The popularity of mobile computing and communications devices can be traced to their ability to deliver information to users when needed. Users want ubiquitous access to information and application...
The popularity of mobile computing and communications devices can be traced to their ability to deliver information to users when needed. Users want ubiquitous access to information and applications from the device at hand, plus they want to access and update this information on the fly.
The ability to use applications and information on one mobile device, then to synchronize any updates with the applications and information back at the office, or on the network, is key to the utility and popularity of this pervasive, disconnected way of computing. Unfortunately, we cannot achieve these dual visions: Networked data that support synchronization with any mobile device Mobile devices that support synchronization with any networked data Rather, there is a proliferation of different, proprietary data synchronization protocols for mobile devices. Each of these protocols is only available for selected transports, implemented on a selected subset of devices, and able to access a small set of net-worked data.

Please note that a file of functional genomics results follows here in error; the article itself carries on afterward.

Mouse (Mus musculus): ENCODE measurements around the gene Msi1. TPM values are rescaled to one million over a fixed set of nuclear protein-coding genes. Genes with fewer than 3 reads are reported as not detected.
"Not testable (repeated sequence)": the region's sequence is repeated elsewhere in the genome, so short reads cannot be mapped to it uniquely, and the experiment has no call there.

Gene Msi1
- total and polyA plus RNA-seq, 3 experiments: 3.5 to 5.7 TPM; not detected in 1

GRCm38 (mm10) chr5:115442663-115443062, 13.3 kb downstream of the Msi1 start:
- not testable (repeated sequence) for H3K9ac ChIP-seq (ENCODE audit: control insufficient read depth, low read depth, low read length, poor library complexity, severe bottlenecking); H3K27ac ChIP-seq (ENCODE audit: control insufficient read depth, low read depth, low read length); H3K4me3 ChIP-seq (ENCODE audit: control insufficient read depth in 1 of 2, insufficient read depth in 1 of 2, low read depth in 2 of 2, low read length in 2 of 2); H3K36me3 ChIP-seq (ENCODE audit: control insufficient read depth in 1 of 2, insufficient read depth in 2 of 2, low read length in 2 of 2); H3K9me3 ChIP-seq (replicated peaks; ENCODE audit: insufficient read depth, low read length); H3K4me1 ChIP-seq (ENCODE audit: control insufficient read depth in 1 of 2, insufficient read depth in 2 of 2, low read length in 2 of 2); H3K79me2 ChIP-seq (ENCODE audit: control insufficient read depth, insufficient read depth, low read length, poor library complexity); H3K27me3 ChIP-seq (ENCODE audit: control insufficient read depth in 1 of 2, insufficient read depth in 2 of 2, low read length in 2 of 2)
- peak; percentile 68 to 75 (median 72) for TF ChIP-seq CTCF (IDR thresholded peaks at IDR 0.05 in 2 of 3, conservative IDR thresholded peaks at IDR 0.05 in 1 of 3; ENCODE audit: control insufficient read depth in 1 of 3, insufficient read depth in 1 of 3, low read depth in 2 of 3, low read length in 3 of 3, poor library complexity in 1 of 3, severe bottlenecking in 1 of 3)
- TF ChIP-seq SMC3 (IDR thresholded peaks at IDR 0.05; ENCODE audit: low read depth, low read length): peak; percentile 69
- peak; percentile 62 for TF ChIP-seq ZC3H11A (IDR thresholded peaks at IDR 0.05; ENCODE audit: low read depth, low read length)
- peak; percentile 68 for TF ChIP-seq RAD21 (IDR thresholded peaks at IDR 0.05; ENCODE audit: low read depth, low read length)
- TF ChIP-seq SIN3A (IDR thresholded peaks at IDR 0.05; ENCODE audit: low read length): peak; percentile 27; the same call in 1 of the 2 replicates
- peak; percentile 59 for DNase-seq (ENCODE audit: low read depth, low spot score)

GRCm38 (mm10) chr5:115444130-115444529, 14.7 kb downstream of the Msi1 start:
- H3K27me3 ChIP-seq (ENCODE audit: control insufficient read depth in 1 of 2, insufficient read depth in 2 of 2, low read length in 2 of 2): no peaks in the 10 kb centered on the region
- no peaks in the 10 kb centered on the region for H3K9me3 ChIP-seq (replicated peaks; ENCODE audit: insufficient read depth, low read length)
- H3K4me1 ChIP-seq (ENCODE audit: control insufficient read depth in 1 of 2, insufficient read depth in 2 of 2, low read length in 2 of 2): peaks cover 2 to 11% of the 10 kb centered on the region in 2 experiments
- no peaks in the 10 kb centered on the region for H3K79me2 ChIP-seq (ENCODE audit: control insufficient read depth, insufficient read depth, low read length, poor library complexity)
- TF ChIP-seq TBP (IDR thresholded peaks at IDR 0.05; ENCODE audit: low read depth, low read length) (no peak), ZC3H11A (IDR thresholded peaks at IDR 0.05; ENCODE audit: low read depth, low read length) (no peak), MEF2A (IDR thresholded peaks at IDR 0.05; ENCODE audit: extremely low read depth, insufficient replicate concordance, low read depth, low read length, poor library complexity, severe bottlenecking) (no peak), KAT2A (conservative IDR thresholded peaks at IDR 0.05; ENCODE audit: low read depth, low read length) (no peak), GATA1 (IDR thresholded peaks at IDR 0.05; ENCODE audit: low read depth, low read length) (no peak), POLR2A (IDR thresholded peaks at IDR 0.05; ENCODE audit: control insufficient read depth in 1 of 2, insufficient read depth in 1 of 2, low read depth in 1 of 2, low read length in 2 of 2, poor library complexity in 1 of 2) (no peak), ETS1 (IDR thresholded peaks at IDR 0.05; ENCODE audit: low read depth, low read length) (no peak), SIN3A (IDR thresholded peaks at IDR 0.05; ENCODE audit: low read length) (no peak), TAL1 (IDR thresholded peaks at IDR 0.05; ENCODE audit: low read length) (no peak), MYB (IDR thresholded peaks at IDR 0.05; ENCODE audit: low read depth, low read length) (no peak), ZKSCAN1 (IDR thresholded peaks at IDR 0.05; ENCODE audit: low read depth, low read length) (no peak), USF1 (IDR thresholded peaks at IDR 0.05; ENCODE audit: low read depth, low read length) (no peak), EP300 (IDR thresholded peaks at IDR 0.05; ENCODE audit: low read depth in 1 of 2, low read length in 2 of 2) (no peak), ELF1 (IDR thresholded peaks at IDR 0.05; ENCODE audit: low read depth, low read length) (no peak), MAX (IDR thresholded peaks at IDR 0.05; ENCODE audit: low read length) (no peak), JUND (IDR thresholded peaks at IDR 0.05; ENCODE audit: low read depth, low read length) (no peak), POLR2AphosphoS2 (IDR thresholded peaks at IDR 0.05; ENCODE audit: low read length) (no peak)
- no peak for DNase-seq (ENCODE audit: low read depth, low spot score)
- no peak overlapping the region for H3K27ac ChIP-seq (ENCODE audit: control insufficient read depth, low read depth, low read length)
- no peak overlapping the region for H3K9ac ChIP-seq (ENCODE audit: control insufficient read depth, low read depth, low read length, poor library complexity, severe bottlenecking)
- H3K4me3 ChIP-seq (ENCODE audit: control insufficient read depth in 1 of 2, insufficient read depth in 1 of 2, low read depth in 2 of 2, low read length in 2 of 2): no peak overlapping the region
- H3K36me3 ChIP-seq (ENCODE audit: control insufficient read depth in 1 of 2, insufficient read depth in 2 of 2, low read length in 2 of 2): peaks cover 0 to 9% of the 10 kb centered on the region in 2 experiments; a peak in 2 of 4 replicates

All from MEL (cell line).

The absence of a single synchronization standard poses many problems for end users, device manufacturers, application developers, and service providers. synchronization protocol that can be used industry-wide.